Routine chemotherapy is a somewhat sloppy way of combating cancer, because the drugs employed work by killing rapidly dividing cells, not just cancerous ones. Hair cells, skin cells, the immune system, cells lining the intestine, and even a small but critical set of cells in the brain necessary for forging new memories - all these can be adversely affected.
But a Stanford team under the direction of radiologist/physician Heike Daldrup-Link, MD, and chemist Jianghong Rao, PhD, has produced a seek-and-destroy cancer therapy that could sharpen the attack while simultaneously making it easier to noninvasively visualize the therapy's progress. In a study just published in the nanotechnology journal Small, the team describes the linking of an easily imaged, FDA-approved iron-rich nanoparticle, ferumoxytol, to a prodrug (a compound that, while lacking activity on its own, can get converted in the body into a potent drug).
The key to the success of this so-called theranostic is the pummeling it gets from matrix metalloproteinases, a family of enzymes that make their living by breaking down the molecular latticework that positions cells within tissues. Most tumors are particularly rife with one of this family's members, MMP-14, whose activities help tumors invade other, healthy tissues. Conveniently, MMP-14 is precisely the enzyme best equipped to carve up the prodrug, releasing its active component. MMP-14 is found not only on tumor cells but, importantly, on the tiny blood vessels that pervade and feed them. When the theranostic particles, circulating in the bloodstream upon intravenous administration, reach those blood vessels, the drug is released, causing the vessels to cave in and starving the tumor mass that so depends on them.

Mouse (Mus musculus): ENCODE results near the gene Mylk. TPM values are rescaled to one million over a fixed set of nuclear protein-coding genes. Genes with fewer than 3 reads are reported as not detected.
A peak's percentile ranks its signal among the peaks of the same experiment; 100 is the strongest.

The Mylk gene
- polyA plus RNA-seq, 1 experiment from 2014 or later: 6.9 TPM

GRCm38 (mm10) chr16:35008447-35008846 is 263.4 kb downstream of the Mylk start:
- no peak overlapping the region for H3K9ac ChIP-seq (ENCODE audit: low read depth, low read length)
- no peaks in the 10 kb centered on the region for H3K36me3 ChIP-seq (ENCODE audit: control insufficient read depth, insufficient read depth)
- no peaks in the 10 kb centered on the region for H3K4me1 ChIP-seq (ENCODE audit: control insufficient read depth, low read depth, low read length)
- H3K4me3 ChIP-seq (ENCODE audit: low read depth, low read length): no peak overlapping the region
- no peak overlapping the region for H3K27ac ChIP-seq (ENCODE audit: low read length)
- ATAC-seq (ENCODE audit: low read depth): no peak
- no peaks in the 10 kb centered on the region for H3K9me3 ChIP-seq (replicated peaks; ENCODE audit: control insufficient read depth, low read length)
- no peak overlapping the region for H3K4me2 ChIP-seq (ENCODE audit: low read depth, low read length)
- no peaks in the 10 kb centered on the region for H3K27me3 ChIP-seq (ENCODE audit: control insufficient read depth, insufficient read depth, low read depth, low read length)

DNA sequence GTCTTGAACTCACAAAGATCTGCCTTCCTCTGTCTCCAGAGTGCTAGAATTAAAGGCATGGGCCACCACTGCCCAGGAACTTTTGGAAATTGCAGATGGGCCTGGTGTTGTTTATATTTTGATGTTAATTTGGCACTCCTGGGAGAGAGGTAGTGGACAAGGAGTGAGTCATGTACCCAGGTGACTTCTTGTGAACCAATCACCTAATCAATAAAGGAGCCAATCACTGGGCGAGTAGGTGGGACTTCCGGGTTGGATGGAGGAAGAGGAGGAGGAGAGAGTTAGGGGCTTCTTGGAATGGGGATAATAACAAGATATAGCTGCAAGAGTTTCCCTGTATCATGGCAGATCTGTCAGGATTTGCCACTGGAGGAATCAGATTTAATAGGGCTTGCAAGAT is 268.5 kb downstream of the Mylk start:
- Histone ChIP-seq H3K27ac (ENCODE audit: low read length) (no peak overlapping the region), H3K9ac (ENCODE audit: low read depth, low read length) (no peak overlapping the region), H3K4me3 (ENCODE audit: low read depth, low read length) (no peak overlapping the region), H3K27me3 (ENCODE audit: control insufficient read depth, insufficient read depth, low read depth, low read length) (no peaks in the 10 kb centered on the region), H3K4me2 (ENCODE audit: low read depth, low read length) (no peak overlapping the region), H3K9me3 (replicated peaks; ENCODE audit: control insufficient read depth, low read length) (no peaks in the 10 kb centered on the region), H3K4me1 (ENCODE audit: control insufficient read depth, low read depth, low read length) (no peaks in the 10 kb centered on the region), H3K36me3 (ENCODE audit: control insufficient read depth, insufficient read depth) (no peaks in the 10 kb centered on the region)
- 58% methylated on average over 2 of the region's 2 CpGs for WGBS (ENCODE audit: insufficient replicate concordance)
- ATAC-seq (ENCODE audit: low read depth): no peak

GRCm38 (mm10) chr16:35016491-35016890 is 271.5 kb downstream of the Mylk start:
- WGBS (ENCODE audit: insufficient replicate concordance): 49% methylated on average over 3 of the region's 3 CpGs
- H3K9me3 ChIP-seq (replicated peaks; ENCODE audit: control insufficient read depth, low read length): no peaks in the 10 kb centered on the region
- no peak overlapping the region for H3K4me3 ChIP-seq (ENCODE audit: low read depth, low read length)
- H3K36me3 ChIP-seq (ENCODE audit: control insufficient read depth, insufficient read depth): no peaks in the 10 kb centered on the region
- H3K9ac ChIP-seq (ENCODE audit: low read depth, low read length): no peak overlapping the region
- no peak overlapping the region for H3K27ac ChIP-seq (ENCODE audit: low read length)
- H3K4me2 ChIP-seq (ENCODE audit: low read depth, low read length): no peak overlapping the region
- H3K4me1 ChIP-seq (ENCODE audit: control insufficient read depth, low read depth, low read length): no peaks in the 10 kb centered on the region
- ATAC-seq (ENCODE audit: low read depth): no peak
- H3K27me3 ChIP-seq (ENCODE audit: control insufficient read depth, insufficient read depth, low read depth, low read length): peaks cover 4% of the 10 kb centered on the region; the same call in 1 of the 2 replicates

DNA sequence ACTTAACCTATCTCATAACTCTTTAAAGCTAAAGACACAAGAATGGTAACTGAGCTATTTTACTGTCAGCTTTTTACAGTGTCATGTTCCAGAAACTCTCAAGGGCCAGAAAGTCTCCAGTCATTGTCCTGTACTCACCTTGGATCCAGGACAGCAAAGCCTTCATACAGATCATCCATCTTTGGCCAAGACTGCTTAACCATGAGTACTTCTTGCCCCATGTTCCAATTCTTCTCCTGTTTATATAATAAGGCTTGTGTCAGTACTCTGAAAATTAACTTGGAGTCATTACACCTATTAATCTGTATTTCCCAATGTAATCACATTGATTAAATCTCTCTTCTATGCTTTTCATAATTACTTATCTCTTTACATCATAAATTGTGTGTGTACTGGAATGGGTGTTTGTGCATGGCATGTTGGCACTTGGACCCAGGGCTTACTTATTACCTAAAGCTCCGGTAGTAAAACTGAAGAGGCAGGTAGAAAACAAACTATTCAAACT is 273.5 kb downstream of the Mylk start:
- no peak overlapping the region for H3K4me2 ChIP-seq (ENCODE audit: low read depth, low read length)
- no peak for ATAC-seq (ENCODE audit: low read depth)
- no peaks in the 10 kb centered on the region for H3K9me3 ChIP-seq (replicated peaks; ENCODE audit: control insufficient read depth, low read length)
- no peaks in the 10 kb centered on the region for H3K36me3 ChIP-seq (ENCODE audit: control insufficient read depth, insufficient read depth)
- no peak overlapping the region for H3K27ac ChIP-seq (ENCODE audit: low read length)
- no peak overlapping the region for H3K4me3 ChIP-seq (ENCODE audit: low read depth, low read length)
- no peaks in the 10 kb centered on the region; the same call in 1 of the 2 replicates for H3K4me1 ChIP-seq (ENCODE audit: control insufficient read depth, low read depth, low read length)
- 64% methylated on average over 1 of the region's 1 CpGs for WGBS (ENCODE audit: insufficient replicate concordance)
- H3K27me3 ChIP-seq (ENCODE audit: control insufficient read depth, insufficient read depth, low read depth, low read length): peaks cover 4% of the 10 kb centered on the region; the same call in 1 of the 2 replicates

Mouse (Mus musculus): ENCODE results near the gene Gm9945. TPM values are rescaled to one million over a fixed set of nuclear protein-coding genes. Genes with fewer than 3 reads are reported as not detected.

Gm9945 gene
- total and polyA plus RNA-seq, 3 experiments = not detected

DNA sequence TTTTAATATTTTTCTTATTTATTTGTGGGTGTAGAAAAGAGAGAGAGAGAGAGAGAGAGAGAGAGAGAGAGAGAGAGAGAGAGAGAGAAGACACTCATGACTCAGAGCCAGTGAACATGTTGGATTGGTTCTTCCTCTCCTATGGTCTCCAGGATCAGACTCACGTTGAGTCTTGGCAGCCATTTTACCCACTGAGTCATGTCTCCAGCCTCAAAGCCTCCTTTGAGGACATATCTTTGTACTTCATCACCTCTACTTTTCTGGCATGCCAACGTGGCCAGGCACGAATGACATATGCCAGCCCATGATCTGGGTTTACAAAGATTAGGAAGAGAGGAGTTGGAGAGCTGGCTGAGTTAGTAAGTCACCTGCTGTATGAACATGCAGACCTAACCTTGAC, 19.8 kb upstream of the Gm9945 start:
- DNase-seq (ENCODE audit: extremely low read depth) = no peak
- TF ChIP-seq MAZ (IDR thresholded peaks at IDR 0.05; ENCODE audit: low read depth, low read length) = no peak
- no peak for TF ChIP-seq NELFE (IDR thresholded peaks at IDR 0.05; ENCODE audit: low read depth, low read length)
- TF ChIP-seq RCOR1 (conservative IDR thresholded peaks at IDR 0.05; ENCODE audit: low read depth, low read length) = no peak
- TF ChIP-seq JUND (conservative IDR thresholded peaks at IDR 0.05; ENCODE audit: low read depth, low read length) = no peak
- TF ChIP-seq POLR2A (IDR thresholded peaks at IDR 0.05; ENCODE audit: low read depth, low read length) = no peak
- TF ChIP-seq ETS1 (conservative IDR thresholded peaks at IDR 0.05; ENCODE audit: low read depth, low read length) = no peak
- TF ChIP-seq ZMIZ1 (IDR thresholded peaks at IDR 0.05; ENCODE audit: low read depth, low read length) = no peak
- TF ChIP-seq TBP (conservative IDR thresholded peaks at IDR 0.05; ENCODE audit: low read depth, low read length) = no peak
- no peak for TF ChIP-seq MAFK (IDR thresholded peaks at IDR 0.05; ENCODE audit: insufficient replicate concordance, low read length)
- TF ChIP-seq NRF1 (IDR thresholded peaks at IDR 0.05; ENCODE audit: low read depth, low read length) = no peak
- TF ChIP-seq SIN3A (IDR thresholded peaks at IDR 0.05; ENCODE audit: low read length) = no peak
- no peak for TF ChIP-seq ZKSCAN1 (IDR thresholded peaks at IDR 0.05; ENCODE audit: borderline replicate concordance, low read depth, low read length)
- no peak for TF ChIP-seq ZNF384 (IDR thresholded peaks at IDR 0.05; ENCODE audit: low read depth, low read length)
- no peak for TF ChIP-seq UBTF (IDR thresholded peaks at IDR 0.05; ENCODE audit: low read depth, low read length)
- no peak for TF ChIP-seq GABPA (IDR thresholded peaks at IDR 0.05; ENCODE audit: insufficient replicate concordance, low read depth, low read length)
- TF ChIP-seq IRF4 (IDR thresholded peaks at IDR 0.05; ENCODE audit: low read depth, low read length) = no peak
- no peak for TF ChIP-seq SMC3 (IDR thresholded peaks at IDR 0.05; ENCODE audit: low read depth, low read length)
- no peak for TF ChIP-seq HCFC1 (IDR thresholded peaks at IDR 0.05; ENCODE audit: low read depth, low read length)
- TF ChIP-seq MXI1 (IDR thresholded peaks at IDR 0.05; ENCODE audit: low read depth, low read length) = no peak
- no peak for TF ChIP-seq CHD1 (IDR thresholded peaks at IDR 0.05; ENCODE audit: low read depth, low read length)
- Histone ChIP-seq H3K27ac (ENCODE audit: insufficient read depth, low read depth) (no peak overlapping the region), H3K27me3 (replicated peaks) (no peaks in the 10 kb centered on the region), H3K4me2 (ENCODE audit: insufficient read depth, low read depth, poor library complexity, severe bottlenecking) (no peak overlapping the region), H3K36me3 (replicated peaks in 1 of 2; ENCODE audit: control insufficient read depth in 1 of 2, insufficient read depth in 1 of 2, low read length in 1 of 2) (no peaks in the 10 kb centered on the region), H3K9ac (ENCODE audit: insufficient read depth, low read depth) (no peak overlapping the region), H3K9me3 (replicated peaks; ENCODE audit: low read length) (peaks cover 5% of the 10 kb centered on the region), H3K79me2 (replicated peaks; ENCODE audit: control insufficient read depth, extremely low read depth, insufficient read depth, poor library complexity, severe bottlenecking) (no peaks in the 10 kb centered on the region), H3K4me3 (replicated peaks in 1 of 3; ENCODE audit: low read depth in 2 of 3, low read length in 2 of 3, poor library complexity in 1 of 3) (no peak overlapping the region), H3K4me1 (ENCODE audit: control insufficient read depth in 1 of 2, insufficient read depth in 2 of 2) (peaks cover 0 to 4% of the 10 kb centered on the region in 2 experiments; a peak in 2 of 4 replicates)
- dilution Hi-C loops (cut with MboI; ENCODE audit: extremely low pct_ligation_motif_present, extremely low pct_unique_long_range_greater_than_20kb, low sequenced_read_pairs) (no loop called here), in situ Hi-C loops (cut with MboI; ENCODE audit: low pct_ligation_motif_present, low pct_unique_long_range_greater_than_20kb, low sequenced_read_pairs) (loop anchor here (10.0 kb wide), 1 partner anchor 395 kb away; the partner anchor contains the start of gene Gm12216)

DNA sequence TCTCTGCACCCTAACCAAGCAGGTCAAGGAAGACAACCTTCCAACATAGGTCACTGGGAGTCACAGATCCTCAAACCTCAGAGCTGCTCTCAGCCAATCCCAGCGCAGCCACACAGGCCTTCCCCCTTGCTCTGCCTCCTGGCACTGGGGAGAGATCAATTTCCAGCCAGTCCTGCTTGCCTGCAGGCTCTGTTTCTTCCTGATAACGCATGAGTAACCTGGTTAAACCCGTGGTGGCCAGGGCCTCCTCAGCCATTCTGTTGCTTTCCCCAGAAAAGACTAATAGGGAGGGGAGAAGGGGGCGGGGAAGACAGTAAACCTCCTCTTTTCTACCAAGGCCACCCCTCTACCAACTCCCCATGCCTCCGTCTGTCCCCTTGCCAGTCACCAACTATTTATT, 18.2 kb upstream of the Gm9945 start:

The nanoparticles tend to stick around inside the collapsed microvasculature, allowing radiologists to see just where the drug has done its job (and, by extension, where cancerous lesions, including previously unknown ones, are in the body). Meanwhile healthy tissues are spared, tests in mice suggest.
Previously: Iron-supplement-slurping stem cells can be transplanted, then tracked to make sure they're making new knees and Nano-hitchhikers ride stem cells into heart, let researchers watch in real time and weeks later
Image provided by Kim Gray Hazard